Marcia Weber lives full-time in a Soo Line train caboose that was built in 1909. She purchased the caboose with her husband at the Tunerville Station in Whippany, New Jersey in 1975 from an ad in the Wall Street Journal that simply said “wooden cabooses for sale.”
For years, the caboose was just a vacation home for Marcia and her husband. After a divorce and a job loss, she decided to move permanently into the caboose. She said the first winter was tough with no indoor plumbing and only space heaters available for heat. Electricity had been installed in the caboose years before, but there was no bathroom. In the following years, Marcia was able to add a bathroom to the back of the caboose (to retain the look), indoor plumbing and electric heat. She also replaced the siding on the cupola and put in some gardens and a lawn. She also had a deck built which added an additional “room” to the caboose.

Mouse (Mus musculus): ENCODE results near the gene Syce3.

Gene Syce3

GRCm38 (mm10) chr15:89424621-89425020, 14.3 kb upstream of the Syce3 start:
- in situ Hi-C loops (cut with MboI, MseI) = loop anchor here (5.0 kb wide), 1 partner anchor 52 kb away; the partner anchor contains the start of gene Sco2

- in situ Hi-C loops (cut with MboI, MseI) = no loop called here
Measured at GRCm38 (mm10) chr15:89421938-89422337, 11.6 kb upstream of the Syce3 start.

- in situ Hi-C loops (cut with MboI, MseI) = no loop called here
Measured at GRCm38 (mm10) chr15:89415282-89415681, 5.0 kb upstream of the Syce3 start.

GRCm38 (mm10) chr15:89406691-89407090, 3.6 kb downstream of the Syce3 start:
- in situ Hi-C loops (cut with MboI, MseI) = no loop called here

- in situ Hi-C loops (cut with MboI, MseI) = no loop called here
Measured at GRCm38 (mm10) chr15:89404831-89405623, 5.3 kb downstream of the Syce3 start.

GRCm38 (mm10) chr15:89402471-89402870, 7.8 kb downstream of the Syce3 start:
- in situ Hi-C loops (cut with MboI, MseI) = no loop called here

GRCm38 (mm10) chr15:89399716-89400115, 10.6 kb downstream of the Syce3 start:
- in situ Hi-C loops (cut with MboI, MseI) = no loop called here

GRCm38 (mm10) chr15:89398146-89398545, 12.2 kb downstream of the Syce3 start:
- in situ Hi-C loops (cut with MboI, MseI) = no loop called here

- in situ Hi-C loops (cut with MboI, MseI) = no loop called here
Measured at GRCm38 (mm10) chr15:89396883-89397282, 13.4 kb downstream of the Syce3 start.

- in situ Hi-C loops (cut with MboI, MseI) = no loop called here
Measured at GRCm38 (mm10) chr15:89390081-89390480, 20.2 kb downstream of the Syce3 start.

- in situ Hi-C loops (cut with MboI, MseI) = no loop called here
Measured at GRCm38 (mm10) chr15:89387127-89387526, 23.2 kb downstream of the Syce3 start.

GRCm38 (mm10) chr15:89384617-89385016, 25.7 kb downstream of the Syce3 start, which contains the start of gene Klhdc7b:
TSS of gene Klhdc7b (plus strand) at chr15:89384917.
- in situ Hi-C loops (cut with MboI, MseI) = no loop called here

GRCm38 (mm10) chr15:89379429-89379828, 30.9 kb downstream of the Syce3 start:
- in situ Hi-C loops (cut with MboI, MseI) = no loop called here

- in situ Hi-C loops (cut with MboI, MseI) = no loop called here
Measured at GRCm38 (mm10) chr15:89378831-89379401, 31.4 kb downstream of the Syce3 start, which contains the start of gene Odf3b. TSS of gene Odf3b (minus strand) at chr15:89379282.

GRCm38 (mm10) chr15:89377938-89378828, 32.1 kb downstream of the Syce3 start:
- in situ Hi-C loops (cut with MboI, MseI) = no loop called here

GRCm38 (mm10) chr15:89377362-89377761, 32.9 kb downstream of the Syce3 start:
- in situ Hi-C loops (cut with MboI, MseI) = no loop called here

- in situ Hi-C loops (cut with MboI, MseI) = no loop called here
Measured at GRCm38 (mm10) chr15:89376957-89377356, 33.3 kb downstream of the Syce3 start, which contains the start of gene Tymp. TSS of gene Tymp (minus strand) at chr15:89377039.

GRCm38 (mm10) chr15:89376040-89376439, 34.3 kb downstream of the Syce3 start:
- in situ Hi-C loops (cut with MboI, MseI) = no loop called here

The caboose sits on a 30 foot train track on Marcia’s 5 acre parcel in Northeast Pennsylvania. Her 337 square foot living space also includes a washer/dryer, refrigerator, stove, microwave and a dishwasher. The cost of the caboose and the track cost about $6,000 (in 1976).
Marcia calls the caboose “a 36-year labor of love”, and is proud that nearly everything on the inside is still in its original 1909 state. She did replace out the floor with a laminate. She will also be replacing the siding on the outside with beadboard to resemble the original wood.
She loves the light that comes in through the windows (including the six in the cupola) and has decorated the caboose with colorful accessories. She thought that going from a 2,500 square foot house to a 337 square foot caboose would be difficult, but she absolutely loves it.
“I sold 95 percent of my belongings and feel very free as a result,” Marcia said. “Plus, I can clean the whole place in fifteen minutes. The area here is absolutely beautiful and I spend a lot of time sitting on the deck reading and just looking at my surroundings. It’s all mountains, ponds, and open space.”
Photos courtesy of Marcia Weber